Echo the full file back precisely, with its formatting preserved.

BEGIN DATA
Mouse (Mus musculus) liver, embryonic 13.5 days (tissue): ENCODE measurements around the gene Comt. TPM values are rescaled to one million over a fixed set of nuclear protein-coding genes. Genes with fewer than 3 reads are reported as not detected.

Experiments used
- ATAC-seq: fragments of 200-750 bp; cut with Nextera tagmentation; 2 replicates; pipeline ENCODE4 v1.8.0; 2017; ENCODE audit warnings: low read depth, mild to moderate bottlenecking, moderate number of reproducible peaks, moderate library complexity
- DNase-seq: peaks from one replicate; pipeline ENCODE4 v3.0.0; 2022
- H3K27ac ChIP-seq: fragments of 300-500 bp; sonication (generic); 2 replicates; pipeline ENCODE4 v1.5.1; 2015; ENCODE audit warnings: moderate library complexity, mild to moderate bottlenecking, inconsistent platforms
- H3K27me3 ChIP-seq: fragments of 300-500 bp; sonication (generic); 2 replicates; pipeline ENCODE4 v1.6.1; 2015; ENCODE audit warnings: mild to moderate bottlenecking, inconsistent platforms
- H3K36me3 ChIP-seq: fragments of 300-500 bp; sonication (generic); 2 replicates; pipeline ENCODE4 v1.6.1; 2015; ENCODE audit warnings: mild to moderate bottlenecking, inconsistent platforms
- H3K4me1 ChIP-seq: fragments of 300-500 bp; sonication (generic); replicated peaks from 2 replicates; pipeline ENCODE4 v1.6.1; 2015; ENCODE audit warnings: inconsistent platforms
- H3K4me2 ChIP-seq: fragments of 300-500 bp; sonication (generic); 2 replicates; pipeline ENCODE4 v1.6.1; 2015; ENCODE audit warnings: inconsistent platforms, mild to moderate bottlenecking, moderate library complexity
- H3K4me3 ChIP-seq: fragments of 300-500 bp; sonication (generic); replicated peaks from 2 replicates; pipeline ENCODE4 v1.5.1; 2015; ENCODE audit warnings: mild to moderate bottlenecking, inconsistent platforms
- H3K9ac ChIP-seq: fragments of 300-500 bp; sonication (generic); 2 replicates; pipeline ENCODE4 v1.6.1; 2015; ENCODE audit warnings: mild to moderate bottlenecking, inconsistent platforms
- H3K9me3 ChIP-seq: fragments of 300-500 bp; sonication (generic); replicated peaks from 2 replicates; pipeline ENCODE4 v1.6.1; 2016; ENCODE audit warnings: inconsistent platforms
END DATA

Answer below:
Mouse (Mus musculus) liver, embryonic 13.5 days (tissue): ENCODE measurements around the gene Comt. TPM values are rescaled to one million over a fixed set of nuclear protein-coding genes. Genes with fewer than 3 reads are reported as not detected.

Experiments used
- ATAC-seq: fragments of 200-750 bp; cut with Nextera tagmentation; 2 replicates; pipeline ENCODE4 v1.8.0; 2017; ENCODE audit warnings: low read depth, mild to moderate bottlenecking, moderate number of reproducible peaks, moderate library complexity
- DNase-seq: peaks from one replicate; pipeline ENCODE4 v3.0.0; 2022
- H3K27ac ChIP-seq: fragments of 300-500 bp; sonication (generic); 2 replicates; pipeline ENCODE4 v1.5.1; 2015; ENCODE audit warnings: moderate library complexity, mild to moderate bottlenecking, inconsistent platforms
- H3K27me3 ChIP-seq: fragments of 300-500 bp; sonication (generic); 2 replicates; pipeline ENCODE4 v1.6.1; 2015; ENCODE audit warnings: mild to moderate bottlenecking, inconsistent platforms
- H3K36me3 ChIP-seq: fragments of 300-500 bp; sonication (generic); 2 replicates; pipeline ENCODE4 v1.6.1; 2015; ENCODE audit warnings: mild to moderate bottlenecking, inconsistent platforms
- H3K4me1 ChIP-seq: fragments of 300-500 bp; sonication (generic); replicated peaks from 2 replicates; pipeline ENCODE4 v1.6.1; 2015; ENCODE audit warnings: inconsistent platforms
- H3K4me2 ChIP-seq: fragments of 300-500 bp; sonication (generic); 2 replicates; pipeline ENCODE4 v1.6.1; 2015; ENCODE audit warnings: inconsistent platforms, mild to moderate bottlenecking, moderate library complexity
- H3K4me3 ChIP-seq: fragments of 300-500 bp; sonication (generic); replicated peaks from 2 replicates; pipeline ENCODE4 v1.5.1; 2015; ENCODE audit warnings: mild to moderate bottlenecking, inconsistent platforms
- H3K9ac ChIP-seq: fragments of 300-500 bp; sonication (generic); 2 replicates; pipeline ENCODE4 v1.6.1; 2015; ENCODE audit warnings: mild to moderate bottlenecking, inconsistent platforms
- H3K9me3 ChIP-seq: fragments of 300-500 bp; sonication (generic); replicated peaks from 2 replicates; pipeline ENCODE4 v1.6.1; 2016; ENCODE audit warnings: inconsistent platforms